Dentists’ Perceptions of their Professional Roles in the context of Referral Decisions in Primary Dental Care in England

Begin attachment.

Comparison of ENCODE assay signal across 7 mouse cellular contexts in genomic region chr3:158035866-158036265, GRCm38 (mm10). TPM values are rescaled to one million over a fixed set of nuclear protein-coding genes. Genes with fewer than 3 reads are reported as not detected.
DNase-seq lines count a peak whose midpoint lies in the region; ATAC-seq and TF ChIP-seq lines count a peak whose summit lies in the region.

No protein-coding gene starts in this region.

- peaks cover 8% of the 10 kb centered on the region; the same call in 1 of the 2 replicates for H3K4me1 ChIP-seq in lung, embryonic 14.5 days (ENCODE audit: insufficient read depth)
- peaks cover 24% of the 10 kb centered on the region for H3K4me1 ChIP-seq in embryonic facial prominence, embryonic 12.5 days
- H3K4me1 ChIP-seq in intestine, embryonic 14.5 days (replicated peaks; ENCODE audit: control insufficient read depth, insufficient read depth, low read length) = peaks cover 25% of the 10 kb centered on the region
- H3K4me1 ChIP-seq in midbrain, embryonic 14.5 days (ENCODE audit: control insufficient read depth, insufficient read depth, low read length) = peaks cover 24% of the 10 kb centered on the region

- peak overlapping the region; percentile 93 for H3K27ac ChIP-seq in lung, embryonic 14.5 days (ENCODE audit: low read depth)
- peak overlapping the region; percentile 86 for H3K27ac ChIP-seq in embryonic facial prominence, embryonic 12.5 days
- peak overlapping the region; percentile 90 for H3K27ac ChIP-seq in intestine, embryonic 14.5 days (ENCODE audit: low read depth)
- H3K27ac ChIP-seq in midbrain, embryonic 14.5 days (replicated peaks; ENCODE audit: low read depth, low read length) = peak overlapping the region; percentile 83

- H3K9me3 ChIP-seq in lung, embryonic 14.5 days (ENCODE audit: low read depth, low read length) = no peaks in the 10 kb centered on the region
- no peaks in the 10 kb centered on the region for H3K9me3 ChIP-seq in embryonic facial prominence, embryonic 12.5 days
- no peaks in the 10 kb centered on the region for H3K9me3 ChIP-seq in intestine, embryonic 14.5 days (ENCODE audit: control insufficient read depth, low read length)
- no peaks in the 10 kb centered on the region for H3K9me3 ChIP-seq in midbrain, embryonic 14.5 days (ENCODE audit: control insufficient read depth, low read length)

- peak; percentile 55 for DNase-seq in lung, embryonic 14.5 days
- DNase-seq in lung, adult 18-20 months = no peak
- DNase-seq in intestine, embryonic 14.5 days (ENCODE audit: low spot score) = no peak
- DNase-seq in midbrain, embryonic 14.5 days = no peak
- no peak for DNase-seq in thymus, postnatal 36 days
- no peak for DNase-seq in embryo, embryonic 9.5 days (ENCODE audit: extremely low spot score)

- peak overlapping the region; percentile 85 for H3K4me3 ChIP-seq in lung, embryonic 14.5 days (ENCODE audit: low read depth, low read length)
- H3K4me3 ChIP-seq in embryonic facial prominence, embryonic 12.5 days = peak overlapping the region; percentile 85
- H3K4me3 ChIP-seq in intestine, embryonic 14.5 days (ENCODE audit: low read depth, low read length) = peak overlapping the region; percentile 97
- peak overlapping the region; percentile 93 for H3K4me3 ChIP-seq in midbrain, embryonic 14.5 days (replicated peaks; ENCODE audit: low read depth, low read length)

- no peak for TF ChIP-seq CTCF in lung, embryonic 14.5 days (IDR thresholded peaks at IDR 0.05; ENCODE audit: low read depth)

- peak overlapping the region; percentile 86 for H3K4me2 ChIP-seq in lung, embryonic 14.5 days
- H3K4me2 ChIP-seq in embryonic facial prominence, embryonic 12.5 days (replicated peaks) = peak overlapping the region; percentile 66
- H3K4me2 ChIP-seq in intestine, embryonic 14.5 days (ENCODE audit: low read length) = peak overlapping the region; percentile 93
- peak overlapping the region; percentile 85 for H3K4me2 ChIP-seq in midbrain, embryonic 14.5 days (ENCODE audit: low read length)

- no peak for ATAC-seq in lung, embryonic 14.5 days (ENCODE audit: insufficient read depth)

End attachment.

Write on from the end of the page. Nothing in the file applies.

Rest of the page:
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Background Within Primary Dental Care (PDC), there is variation in dentists’ views about who should be treated in general dental practices and who should be referred to community dental services (CDSs), creating confusion about where patients can access dental care. Aims This research aimed to explore the meanings which general dental practitioners (GDPs) and community dentists in England ascribe to their roles. It focused on why they make, accept or decline patient referrals within PDC. Methods I conducted a configurative systematic review of literature about referrals within PDC in the UK. Data were synthesised using Critical Interpretive Synthesis. I interviewed ten GDPs and twelve community dentists working in England, covering topics informed by the systematic review. Transcripts were analysed using thematic analysis. Findings Synthesising the literature showed that referral decisions were influenced by non-clinical factors including policies, financial contracts and dentists’ perceptions and values. Authors rarely reported directly from the perspective of primary care dentists. The interview study findings showed that the business of dentistry defined GDPs’ roles. Obscure rules and complex care systems underpinned community dentists’ roles. Participants depicted vulnerable people within ‘no man’s land’, situated between GDPs and community dentists. Vulnerable people included frail, older people, anxious and socially excluded adults, and children with high levels of disease. I identified three typologies of dentists. ‘Entrepreneurs’ felt no allegiance to the NHS and no obligation to treat vulnerable patients. ‘Altruistic carers’ cared for complex, deserving patients, rather than vulnerable patients. ‘Pragmatic carers’ accommodated some vulnerable patients but felt constrained from doing so by structural barriers. Conclusions This study adds to our understanding of why dentists make, accept or decline referrals within PDC in England. It suggests that failure to resolve structural barriers or to consider dentists’ values will hinder attempts to reduce inequalities in access to PDC in England.